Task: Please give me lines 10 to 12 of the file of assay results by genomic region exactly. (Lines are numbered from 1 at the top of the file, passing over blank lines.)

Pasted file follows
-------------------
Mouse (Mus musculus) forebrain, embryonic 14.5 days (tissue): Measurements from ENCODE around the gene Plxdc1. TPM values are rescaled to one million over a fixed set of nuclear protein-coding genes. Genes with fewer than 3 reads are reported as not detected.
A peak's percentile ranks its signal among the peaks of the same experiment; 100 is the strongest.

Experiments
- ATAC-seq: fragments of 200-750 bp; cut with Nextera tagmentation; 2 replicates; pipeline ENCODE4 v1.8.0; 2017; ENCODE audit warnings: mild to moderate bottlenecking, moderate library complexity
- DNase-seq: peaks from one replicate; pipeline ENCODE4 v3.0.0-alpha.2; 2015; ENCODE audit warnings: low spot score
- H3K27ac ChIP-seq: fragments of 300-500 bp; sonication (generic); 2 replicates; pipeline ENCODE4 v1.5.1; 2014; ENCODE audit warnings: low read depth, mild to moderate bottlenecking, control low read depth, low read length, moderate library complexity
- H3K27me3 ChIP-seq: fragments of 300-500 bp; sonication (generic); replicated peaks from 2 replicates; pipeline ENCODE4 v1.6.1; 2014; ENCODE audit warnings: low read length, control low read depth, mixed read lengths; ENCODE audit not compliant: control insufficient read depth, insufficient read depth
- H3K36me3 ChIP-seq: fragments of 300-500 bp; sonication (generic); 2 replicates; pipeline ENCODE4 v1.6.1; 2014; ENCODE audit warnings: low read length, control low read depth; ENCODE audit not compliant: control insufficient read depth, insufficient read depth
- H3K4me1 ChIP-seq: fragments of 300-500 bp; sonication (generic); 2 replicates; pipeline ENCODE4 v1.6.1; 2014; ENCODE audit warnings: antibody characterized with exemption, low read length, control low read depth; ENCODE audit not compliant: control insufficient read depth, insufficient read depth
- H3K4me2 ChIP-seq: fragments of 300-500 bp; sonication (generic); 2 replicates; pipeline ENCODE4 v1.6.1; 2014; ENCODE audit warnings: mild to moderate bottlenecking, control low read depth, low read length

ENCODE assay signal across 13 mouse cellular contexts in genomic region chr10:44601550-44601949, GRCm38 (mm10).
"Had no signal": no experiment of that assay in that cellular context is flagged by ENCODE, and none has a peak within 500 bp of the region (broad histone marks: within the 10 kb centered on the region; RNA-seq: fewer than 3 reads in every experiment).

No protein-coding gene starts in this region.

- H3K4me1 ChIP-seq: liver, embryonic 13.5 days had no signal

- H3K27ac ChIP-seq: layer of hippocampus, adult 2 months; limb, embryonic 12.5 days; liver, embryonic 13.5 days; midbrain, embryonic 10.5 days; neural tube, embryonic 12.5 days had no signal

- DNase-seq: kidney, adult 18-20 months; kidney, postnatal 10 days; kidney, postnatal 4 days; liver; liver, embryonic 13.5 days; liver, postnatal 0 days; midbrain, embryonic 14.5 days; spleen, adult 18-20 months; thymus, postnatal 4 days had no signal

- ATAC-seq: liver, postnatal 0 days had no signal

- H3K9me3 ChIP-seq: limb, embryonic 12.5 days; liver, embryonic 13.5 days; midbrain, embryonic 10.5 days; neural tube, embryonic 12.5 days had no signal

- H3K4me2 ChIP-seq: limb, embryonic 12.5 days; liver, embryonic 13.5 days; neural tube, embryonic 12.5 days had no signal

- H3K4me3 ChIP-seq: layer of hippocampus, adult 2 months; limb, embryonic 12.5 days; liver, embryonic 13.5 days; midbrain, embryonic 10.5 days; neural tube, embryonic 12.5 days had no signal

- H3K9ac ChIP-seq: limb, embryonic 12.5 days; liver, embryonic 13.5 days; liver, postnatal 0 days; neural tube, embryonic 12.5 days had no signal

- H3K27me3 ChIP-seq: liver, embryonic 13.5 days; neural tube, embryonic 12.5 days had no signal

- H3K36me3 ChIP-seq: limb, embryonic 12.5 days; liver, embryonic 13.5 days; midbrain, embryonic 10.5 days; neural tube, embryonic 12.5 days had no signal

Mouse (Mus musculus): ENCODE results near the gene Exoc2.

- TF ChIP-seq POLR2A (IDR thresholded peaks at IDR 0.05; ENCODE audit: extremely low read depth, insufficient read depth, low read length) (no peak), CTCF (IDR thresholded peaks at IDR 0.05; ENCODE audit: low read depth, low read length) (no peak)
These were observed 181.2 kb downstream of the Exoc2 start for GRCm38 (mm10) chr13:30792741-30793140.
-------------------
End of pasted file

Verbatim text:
- H3K4me2 ChIP-seq: fragments of 300-500 bp; sonication (generic); 2 replicates; pipeline ENCODE4 v1.6.1; 2014; ENCODE audit warnings: mild to moderate bottlenecking, control low read depth, low read length

ENCODE assay signal across 13 mouse cellular contexts in genomic region chr10:44601550-44601949, GRCm38 (mm10).
"Had no signal": no experiment of that assay in that cellular context is flagged by ENCODE, and none has a peak within 500 bp of the region (broad histone marks: within the 10 kb centered on the region; RNA-seq: fewer than 3 reads in every experiment).